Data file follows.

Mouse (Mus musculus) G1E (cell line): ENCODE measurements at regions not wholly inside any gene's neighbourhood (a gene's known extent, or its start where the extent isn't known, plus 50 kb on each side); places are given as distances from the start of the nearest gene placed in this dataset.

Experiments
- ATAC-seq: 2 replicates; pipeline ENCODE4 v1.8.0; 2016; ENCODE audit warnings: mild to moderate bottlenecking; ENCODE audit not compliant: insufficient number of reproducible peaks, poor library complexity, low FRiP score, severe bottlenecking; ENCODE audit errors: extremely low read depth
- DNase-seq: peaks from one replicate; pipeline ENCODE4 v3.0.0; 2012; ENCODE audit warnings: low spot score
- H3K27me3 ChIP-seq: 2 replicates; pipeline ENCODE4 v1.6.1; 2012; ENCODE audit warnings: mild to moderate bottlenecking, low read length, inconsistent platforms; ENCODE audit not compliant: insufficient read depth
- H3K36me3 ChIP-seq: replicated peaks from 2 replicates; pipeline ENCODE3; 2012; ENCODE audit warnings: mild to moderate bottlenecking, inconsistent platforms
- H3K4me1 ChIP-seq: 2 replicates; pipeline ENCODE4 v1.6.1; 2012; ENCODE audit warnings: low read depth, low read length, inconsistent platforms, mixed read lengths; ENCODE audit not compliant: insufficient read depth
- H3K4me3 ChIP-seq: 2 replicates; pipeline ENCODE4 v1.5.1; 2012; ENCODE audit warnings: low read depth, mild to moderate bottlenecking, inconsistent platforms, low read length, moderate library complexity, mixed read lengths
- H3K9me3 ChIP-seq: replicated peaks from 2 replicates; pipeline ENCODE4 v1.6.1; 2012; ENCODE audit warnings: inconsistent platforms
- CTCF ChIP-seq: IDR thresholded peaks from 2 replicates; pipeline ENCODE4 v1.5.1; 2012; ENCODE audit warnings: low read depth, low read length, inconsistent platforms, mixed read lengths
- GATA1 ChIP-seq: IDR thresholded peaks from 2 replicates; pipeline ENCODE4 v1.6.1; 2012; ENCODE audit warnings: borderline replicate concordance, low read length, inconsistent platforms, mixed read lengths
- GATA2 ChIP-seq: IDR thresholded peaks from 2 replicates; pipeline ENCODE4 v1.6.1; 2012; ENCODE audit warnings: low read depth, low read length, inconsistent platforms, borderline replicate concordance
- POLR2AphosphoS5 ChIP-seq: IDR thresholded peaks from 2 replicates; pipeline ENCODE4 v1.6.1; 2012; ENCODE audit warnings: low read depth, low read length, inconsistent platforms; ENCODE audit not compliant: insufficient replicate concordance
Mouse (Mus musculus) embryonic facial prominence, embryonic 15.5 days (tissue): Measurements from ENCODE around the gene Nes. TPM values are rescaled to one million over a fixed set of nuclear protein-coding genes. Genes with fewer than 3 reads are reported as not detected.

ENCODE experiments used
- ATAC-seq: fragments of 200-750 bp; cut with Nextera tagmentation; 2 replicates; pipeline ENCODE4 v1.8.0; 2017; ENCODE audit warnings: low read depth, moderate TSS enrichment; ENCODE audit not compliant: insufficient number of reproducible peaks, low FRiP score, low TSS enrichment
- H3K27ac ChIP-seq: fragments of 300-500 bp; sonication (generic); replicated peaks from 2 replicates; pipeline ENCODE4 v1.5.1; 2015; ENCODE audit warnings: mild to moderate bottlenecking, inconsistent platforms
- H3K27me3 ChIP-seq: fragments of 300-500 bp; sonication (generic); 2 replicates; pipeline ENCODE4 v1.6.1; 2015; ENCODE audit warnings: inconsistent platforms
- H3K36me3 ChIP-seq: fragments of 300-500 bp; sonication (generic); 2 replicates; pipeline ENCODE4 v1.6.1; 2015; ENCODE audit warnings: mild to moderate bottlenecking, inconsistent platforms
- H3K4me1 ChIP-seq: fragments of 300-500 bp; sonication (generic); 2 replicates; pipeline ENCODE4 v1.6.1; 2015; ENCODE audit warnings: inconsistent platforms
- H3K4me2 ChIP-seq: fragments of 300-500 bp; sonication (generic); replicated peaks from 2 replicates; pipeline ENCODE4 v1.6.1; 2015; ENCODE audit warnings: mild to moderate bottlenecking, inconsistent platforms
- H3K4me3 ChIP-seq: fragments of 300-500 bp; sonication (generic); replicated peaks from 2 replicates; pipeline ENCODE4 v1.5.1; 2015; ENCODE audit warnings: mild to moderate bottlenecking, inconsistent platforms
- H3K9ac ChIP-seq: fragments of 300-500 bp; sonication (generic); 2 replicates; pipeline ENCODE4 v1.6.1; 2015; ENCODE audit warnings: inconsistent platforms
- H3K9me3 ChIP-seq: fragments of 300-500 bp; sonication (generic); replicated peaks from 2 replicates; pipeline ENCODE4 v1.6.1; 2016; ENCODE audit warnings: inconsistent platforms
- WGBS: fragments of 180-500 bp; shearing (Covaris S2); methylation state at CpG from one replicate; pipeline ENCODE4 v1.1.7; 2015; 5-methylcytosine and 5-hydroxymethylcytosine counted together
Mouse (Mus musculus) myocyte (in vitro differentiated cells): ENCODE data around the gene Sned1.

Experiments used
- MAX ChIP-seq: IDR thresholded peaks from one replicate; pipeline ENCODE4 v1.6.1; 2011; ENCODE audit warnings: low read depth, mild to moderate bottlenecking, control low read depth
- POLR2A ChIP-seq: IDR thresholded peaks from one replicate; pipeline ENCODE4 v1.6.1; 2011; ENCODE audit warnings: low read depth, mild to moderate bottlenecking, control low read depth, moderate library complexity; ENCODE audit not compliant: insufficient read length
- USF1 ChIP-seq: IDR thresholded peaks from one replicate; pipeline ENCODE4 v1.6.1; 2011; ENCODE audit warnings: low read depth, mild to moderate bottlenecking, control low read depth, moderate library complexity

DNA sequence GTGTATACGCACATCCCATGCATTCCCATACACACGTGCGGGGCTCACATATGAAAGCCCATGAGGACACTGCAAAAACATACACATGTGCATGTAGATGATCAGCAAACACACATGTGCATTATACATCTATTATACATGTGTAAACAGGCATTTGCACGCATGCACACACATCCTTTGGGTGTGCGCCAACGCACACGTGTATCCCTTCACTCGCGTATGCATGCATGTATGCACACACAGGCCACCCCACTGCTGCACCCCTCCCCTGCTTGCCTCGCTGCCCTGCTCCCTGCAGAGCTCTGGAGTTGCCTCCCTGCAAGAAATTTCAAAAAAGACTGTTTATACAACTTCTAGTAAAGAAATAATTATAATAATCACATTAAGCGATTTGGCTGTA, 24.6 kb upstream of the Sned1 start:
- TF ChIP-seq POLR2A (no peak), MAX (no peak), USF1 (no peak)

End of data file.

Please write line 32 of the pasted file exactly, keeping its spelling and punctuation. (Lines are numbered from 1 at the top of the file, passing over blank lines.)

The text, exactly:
- TF ChIP-seq POLR2A (no peak), MAX (no peak), USF1 (no peak)